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How do you decide what you eat?
Do you make conscious, informed decisions about nutrition values, ingredients, fat content, sugar levels, calories, and the like?
Do you meander haphazardly through the grocery store during a lunch break or after work and just grab whatever seems good at the moment and fits in the budget?
Do you think that buying foods from the health food aisle or shopping at a health food store means you’re buying healthy food – food that’s good for you?
Not every food in the diet or health food category is actually healthy food. Unfortunately, many foods are labeled “healthy” by government organizations and grocery stores and come to be accepted as a good choice by the general public. Often times these choices are not even true foods; rather they are a chemical compound or other artificial food which has been formulated to replace real foods.
One food category where real food is commonly replaced with artificial food is sugar. Price-Pottenger does not agree with using sugar in any amount because nutrition pioneer Dr. Weston A. Price, DDS discovered in his research that sugar consumption in any amount caused inflammation to the body. The common denominator in Dr. Price’s research was sugar and starches (which the body absorbs and metabolizes as sugar) was a significant cause of degenerative disease. Sugar has been recognized as a toxic substance to humans over the last few decades so the food industry decided to formulate artificial sweeteners as a substitute. These chemical compounds are an even worse choice than sugar as they are not real food and are actually toxic to the body. However, artificial sweeteners do not have the same caloric value as regular processed sugar so the food industry used this as a selling point to consumers, influencing the general population into believing artificial sweeteners are a “good choice.”
Natural sugar in all its forms (whether derived from cane, fruit, milk, trees, bees, or some other source) has one fundamental commonality: it is produced from sources that occur naturally. Artificial sweeteners do not occur in nature. They do not occur at all unless they are created in a laboratory.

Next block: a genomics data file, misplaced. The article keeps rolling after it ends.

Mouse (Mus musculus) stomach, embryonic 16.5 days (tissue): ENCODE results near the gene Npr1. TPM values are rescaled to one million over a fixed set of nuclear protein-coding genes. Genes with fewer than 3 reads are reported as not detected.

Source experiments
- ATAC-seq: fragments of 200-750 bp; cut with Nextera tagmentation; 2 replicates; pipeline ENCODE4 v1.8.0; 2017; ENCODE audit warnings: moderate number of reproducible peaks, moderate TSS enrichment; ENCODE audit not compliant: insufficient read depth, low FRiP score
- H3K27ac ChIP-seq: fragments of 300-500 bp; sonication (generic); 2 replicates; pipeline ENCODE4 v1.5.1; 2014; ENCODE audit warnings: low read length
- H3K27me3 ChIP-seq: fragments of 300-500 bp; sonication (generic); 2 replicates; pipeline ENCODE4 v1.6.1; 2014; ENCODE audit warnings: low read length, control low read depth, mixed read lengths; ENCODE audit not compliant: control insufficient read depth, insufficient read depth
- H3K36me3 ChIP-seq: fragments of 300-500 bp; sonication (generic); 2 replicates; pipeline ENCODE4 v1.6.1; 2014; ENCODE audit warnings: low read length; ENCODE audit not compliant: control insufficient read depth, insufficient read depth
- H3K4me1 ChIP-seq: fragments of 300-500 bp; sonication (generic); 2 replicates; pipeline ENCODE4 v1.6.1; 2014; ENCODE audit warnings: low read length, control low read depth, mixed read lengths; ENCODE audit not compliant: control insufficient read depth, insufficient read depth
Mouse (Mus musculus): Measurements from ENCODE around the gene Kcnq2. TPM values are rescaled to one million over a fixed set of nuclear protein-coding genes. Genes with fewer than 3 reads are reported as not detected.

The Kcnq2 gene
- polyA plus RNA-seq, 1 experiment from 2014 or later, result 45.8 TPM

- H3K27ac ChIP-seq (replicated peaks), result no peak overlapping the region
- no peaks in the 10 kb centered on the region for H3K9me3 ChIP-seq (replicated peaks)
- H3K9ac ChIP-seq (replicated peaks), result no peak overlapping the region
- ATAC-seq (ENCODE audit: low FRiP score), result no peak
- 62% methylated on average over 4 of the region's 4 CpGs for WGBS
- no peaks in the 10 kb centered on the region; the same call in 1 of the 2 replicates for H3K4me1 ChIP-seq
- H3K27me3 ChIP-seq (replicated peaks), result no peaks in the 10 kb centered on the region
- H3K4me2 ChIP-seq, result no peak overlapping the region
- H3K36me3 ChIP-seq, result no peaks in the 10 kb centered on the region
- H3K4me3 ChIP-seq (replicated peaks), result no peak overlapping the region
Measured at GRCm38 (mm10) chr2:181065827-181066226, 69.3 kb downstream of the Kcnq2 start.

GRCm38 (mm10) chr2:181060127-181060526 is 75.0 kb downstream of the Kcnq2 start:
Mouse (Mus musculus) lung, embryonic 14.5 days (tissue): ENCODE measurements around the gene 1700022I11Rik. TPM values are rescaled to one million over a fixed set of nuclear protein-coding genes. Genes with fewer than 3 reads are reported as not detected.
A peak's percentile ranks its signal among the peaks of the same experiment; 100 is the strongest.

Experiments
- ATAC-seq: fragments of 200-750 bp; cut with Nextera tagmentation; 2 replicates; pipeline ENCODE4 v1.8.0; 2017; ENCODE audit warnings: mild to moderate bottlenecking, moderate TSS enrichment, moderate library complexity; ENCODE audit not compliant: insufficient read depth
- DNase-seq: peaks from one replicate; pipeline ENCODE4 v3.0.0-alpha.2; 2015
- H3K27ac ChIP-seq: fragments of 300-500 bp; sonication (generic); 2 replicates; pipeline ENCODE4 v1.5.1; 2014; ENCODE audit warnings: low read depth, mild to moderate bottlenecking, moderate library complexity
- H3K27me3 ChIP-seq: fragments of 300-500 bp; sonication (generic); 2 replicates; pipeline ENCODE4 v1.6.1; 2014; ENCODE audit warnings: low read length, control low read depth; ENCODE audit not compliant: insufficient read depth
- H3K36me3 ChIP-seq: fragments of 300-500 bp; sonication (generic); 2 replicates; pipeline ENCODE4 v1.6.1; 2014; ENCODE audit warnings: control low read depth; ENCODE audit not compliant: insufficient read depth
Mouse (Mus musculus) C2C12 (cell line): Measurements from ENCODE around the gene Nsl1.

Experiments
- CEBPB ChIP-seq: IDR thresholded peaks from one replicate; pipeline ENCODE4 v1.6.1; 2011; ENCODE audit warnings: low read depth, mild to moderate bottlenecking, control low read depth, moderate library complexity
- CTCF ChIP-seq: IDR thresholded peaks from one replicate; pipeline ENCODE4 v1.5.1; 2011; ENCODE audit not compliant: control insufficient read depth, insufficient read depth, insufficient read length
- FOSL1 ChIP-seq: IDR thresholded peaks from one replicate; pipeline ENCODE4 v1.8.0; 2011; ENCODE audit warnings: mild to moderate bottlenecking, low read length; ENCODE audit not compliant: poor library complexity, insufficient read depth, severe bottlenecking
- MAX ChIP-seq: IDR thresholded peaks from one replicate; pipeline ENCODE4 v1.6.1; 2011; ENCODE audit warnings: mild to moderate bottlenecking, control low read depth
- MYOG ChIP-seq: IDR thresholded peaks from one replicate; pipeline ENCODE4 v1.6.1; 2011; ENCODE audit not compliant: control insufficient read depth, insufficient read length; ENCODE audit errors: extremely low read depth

So what to do for that special-occasion birthday treat or Christmas potluck? We recommend the use of stevia or yacon syrup. These are real foods that do not cause the inflammation and disease caused by sugar.
We promote increasing your intake of nutrient-dense, naturally grown foods. We place emphasis not on your calorie intake but on the actual foods you’re eating. Optimal health and nutrition come with a good diet, not with dieting.
When making food choices, it pays to take your time and do some research. Once we determine that product x meets our needs (is the best price, has the most options, etc.), we will buy product x habitually until an outside force intervenes. Unless we receive information from a trusted source that we should avoid product x, or the store runs out of product x, or we reach for product x and then notice a really big “sale” tag on product y, we will generally toss product x into our shopping carts without really thinking about it.
People tend to be creatures of habit. Make making good food choices your habit.
Resource Links – Some suggestions to help you find healthy, natural, nutritious, locally grown foods. This list is not all-inclusive. Inclusion in this list does not indicate endorsement by PPNF nor does exclusion indicate condemnation. As always consumers are advised to read labels, make phone calls, and otherwise research their food choices to the best of their ability.
– Eatwild seems to focus on meat, eggs, and dairy and has links to local farms that you can look up by state as well as listings for farms that will ship to you.
– U.S. Wellness Meats will ship meat, dairy, and other products to all 50 states. See www.grasslandbeef.com/
PPNF Members may view the following journal articles for more informed shopping decisions:
Grass-Fed Beef: There Is A Difference (Note: The website for the farm mentioned in the article is no longer valid. The standards for choosing quality beef still apply, however, and the Resource Links provided above are a good starting point for your search.)
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